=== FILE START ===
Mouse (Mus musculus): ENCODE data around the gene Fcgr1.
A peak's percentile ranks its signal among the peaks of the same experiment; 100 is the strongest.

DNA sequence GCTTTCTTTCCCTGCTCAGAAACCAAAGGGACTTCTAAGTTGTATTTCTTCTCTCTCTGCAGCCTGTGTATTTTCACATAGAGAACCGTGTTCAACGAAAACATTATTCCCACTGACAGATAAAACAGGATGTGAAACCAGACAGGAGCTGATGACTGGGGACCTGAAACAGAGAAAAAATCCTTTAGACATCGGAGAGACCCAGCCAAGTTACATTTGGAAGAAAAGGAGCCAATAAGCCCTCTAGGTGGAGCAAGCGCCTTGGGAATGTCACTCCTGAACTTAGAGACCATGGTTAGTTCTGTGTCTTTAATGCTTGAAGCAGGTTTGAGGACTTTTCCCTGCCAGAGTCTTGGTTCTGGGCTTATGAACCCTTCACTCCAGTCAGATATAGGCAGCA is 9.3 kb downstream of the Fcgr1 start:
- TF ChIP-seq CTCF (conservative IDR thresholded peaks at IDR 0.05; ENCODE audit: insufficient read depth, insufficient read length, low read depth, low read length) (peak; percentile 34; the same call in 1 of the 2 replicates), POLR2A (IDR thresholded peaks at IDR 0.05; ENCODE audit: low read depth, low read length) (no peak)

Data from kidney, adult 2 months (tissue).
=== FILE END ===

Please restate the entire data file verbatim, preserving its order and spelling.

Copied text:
Mouse (Mus musculus): ENCODE data around the gene Fcgr1.
A peak's percentile ranks its signal among the peaks of the same experiment; 100 is the strongest.

DNA sequence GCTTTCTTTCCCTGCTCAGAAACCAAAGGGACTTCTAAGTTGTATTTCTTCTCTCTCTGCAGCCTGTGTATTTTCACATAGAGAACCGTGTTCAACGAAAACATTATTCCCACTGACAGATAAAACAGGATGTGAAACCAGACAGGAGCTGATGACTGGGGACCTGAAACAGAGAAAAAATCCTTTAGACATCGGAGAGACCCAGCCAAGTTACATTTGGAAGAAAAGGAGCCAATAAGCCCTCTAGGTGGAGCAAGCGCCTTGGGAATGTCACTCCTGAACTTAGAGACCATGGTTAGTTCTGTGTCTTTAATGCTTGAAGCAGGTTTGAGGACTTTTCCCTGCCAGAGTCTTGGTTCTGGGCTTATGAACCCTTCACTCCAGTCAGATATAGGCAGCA is 9.3 kb downstream of the Fcgr1 start:
- TF ChIP-seq CTCF (conservative IDR thresholded peaks at IDR 0.05; ENCODE audit: insufficient read depth, insufficient read length, low read depth, low read length) (peak; percentile 34; the same call in 1 of the 2 replicates), POLR2A (IDR thresholded peaks at IDR 0.05; ENCODE audit: low read depth, low read length) (no peak)

Data from kidney, adult 2 months (tissue).